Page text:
Get access to everything we publish when you sign up for Outside+.
Gravel’s the latest craze, right? A new category taking the sport by storm! Not so fast. To quote Tom Ritchey, “Aren’t all bikes gravel bikes?” He’s talking about the sport’s past, when many roads were unpaved and to explore or race on them you just used your road bike. While many Europeans may have forgotten, gravel was a big part of road racing’s early days simply because fewer roads were paved. There was no novelty. It was simply bike riding. With the new Eddy Merckx Strasbourg71 it’s clear Eddy Merckx Bikes has not forgotten its gravel past. In fact it’s named for one of Eddy’s signature victories on gravel
On June 28th the 1971 Tour de France peloton rolled out from Mulhouse to Strasbourg, just 89miles, as it came on the heels of three separate stages — 1a,1b,1c – all raced on the 27th. Eddy was part of a 15 man break that got away chasing an early escape from Joop Zoetemelk and put an incredible ten minutes on the rest of the field, ending the overall hopes of any rider not in that group. Eddy would beat the Belgian classics star, Roger De Vlaeminck, in the small group sprint and be on his way to winning his third consecutive Tour de France. That finale was on a gravel road into Strasbourg.
The new Strasbourg71 gravel bike is one of the first to emerge from the new Eddy Merckcx Bikes, after its merger with the Belgian Cycling Factory, joining another Belgian mark, Ridley. It’s look, and the rest of the line, features very understated graphics, an echo of the Eddy’s storied past and a modern aesthetic to bringing it into the future. Simple and refined. We are fans. Perhaps our favorite touch is the return of ‘Eddy’ on the down tube. It feels more personal that just ‘Merckx’.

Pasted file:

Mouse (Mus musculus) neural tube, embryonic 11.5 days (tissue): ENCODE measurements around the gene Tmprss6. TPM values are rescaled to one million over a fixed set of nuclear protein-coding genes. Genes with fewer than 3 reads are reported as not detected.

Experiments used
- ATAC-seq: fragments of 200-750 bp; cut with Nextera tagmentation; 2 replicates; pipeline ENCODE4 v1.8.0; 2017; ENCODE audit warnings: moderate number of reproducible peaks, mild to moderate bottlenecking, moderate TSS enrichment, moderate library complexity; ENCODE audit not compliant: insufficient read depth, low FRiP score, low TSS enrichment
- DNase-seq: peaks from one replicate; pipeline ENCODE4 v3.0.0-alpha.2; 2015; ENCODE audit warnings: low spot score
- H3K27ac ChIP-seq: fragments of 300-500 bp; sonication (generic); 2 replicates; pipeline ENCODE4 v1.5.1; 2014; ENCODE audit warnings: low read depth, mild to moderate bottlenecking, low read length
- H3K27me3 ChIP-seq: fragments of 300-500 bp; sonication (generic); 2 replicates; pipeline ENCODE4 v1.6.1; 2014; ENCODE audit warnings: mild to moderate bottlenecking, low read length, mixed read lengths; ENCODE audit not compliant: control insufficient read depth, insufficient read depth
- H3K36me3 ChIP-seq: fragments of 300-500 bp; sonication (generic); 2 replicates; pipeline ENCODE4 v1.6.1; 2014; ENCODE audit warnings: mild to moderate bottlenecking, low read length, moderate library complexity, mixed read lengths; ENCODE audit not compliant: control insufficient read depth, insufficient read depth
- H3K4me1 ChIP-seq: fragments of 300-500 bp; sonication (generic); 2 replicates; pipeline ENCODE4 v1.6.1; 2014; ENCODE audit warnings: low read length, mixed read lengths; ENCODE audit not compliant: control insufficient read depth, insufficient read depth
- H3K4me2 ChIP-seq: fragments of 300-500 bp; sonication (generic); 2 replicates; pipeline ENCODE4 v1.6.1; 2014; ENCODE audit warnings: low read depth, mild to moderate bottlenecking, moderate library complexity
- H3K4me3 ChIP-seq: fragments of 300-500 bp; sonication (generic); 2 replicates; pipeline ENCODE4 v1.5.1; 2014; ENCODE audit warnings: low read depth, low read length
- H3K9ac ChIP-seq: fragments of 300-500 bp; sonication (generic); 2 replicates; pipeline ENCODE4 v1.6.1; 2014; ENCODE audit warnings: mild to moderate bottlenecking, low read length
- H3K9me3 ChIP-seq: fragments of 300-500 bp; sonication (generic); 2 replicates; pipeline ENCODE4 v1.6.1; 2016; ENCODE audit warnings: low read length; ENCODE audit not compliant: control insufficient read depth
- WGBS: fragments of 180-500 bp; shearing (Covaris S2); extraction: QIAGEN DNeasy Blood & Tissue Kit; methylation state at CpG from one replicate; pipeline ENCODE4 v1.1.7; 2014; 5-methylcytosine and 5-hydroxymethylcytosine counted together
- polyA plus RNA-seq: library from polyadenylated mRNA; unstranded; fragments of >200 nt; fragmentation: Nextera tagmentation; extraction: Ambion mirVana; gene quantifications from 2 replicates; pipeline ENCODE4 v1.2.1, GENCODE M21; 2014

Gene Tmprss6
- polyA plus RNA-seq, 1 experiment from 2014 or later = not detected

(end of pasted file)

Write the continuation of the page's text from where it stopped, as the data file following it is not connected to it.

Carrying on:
The Strasbourg71 is pure gravel, with qualities that make it as at home on US stone as it will be on European. Merckx has reinforced the carbon against impact at the down tube and the rear of the seat tube, two areas vulnerable to rocks kicked up from the road. The rear of the bike, from the flattened seat stays to dropped chain stays is designed to help the rear wheel to absorb rough road, keeping traction and power delivery high, while insulating the rider. The rear stars are asymmetric and mate to an oversized bottom bracket to ensure crisp power transfer – Eddy was a racer after all.
With room for a 38mm tire and mounts for rack and and fenders, the Strasbourg71 is a versatile bike. While a bit longer than the genre bending Parlee Chebacco and the Allied All-Road, bikes that can campaign most gravel roads and still do duty as a club ride special with some 28 or 30mm tires, the Strasbourg71 can hold its own on the road, thanks to a position that isn’t sky high. It’s balanced and stable, not slow and sluggish. In fact, with a different build aimed at the road, the same frame is called the Wallers73 for Eddy’s final Roubaix victory.
We’ll be getting a Strasbourg71 in soon for long term review. Look for that soon in the pages of PELOTON and online.
$4500 with SRAM Force 1x build, Fulcrum 5DB wheels and Clement Xplor MSO 38 tires.